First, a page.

I know this entry is REALLY, REALLY late being posted. I sat down several times to get it done, and was sidetracked by all that has been going on in November & December, as well as just enjoying Austin & Fort Worth!! Oh well, better late than never, right?!
We left Boulder, CO for Austin, TX and traveled via Abilene, Kansas. It really wasn’t too far out of the way and we really wanted to add to our list of presidential museums visited. Anyone know which of our presidents grew up in Abilene, KS?? If you said Eisenhower, you were right! It was well worth the trip, as all of our visits to the presidential museums have been.
The Eisenhowers lived in this house from 1898 until mother Ida died in 1946. It is located on its original site and contains furniture and items left by Mrs. Eisenhower.
This table was used by General Eisenhower and other Allied commanders during planning sessions for Operation Overlord. On May 8, 1955 the table was presented to President Eisenhower to commemorate the tenth anniversary of VE Day.
When it was retired from service in 1956 it registered nearly 200,000 miles and was using its third engine.
A “typical” 1950 home
Dwight D. Eisenhower
One of the highlights of the Eisenhower center was the display of artwork titled “War and Peace” done by a woman named Shin-Hee Chin. A native of South Korea and now professor of fine art at a U.S. college, she is recognized as a leader in the world of contemporary fiber arts and is personally connected with Eisenhower and his impact on the Korean peninsula. Every piece of work you see here is done in some type of fiber or cloth.
“In the 80-year span covered the causes of war have changed, but the nature of war remains unchanged. No war is justified, yet, every life is marred in some way by the misfortunes of war. These three woman have seen times of war and times of peace…”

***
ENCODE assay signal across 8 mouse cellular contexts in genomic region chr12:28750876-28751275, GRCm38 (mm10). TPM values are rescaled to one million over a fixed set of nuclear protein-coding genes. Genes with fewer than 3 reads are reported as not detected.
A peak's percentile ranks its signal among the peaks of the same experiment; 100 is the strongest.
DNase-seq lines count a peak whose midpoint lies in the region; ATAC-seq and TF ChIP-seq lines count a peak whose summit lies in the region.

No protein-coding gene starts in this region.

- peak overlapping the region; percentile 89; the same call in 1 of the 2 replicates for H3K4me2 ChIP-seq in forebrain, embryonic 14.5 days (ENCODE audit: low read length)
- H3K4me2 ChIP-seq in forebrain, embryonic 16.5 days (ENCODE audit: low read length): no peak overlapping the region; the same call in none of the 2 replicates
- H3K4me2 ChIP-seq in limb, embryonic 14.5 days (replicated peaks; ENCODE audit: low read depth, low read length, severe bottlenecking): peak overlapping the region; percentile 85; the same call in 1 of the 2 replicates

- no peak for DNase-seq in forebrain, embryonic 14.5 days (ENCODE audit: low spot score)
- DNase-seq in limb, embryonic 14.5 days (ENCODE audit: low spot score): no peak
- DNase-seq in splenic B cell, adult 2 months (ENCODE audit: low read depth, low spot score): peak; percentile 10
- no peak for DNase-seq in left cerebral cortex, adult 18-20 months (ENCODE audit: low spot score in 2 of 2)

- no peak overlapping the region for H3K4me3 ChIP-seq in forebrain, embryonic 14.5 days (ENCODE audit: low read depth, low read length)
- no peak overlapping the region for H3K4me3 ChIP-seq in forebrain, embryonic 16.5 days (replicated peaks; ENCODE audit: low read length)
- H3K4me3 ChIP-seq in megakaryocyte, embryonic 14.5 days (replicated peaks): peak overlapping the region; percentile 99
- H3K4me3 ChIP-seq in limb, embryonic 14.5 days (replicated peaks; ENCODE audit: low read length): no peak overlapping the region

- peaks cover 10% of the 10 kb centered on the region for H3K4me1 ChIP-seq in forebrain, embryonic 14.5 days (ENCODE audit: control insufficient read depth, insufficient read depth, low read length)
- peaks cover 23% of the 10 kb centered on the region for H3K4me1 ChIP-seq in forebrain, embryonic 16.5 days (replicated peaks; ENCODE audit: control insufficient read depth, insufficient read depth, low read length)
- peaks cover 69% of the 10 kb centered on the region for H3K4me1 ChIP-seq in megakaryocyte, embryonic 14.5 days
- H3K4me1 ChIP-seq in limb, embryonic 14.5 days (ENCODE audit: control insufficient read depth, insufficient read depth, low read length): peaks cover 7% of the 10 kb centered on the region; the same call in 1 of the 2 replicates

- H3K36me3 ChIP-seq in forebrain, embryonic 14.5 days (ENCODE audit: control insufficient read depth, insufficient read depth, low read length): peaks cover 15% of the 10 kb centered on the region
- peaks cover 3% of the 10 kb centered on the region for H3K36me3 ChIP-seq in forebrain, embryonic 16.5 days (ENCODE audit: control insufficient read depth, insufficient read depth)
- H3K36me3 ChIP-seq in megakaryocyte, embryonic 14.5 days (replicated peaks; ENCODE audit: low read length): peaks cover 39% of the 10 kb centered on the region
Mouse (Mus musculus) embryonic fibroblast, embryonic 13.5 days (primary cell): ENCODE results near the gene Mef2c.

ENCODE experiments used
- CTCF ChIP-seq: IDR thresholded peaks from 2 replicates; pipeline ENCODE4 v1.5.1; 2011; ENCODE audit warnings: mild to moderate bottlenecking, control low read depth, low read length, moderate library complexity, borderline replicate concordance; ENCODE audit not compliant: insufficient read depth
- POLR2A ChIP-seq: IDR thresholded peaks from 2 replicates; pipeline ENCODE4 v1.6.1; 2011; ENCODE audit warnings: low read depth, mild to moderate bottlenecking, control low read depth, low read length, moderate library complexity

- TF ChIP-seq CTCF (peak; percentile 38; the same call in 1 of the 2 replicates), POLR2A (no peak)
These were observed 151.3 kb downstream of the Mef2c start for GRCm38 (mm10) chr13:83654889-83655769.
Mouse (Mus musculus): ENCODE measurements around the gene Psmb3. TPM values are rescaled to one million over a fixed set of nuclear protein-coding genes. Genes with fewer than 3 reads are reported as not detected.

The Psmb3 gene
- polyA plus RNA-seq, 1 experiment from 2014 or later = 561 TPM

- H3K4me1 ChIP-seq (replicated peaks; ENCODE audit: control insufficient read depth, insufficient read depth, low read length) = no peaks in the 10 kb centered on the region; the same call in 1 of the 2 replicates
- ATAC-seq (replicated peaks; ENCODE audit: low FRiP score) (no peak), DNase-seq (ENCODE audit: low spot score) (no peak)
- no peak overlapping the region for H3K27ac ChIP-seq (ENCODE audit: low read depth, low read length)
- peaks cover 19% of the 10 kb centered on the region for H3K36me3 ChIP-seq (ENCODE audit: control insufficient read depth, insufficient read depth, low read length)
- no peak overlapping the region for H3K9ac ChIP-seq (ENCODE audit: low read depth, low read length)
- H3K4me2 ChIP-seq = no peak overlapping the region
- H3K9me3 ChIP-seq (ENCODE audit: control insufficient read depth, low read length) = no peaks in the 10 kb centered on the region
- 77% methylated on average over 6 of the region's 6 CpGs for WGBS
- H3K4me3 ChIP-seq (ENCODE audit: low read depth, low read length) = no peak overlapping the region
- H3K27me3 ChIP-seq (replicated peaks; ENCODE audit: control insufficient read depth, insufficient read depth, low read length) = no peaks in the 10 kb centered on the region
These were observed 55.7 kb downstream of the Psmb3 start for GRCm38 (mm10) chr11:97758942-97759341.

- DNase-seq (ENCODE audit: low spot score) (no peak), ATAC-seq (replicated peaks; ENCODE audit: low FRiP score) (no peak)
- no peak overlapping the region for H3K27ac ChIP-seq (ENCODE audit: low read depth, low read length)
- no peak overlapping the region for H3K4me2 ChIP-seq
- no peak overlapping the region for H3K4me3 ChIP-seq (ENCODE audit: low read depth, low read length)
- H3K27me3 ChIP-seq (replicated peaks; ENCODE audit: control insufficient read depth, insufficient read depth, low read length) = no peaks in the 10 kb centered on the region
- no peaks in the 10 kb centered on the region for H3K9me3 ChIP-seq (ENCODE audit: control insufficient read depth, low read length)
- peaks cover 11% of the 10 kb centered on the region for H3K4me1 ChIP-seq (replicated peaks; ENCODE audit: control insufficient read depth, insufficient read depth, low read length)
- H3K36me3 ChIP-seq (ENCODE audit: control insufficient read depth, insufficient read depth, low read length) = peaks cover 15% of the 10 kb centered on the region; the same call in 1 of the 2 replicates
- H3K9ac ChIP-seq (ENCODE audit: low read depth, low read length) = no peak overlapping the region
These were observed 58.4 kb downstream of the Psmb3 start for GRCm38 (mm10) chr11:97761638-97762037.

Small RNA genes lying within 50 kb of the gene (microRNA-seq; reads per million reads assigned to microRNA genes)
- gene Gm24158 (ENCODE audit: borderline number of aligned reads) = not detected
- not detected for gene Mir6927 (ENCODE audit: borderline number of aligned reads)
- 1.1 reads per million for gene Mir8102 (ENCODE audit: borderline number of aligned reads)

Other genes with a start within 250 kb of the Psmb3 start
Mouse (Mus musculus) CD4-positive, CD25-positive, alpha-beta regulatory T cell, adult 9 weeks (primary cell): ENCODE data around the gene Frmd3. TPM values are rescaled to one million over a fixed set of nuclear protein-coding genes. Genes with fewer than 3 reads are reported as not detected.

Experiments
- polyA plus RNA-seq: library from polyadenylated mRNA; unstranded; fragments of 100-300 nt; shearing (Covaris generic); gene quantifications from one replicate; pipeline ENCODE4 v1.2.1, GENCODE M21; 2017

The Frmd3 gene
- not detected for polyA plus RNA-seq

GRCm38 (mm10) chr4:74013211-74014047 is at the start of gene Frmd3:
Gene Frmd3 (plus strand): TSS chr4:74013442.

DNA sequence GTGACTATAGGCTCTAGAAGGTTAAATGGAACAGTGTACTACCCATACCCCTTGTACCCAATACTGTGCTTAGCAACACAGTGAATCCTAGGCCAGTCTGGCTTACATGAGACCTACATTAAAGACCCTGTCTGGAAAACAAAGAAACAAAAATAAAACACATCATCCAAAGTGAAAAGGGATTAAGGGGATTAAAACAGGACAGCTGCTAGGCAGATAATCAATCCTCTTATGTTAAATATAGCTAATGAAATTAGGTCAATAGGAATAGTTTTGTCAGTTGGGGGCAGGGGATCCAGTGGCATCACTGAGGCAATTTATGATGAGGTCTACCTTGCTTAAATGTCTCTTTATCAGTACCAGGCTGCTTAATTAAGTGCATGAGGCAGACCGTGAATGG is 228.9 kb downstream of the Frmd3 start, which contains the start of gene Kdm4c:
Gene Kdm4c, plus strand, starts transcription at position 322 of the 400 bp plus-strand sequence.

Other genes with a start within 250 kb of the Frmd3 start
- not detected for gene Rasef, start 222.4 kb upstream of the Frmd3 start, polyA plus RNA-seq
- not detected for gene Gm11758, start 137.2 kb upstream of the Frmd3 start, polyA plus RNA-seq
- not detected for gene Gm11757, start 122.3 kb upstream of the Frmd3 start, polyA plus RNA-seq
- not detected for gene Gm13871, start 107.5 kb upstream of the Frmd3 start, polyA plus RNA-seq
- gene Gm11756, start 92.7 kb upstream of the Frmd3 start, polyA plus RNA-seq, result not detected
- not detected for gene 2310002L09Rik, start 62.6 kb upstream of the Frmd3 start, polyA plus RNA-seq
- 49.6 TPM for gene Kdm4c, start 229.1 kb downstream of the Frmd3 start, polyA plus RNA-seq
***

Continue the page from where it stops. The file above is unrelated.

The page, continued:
This piece is titled “Comfort Women” and is a tribute to the thousands of young Korean women, aged 10-18 years, who were forcibly removed from their homes to serve as sex slaves in Japanese military camps throughout the Japanese involvement in the Asian-Pacific wars. Each square is actually the photograph of a woman’s face, created in fabric.
This is titled “38th Parallel” in reference to the latitude line that has divided North and South Korea since the war ended in 1953. Did you know that the 38th parallel also happens to cross through the state of Kansas, thereby serving not only as a divider but also as a connective thread between America and Korea?
While in Abilene we found out the there is an Oz Museum in Wamego, Kansas (where else would it be?!) so we HAD to make that trip. This side trip was also well worth it, especially if you’re a Wizard of Oz fan.
In one of the museum rooms the motion picture was playing
After Wamego our route took us through Topeka, which was one of the sites where Brown vs. Board of Education was put to the test. We stopped at the National Historic Site there.
The cases consolidated in Brown vs. Board of Education were deliberately drawn from different areas of the country. Topeka was chosen as the lead case because the African American schools there were essentially equal to white schools, so segregation itself, not equality, would be the issue in question.
Our route then took us close enough to Arkansas that we decided the Clinton Presidential Museum would be our next detour. We arrived in Little Rock shortly thereafter and spent a full afternoon touring the library and museum. While at the museum we found out that the town in which Bill Clinton spent most of his childhood, Hot Springs, AR, was on our route to Fort Worth. Naturally we planned to stop there. Our route also took us past Clinton’s birthplace, Hope, Arkansas, and we stopped there briefly also.
Clinton’s presidential limo, a 1993 Fleetwood Cadillac, is parked just inside the entrance to the museum. Clinton’s is the first presidential museum built after 9/11, so it is the first to have extensive security measures in place. All other museums will eventually be equipped similarly.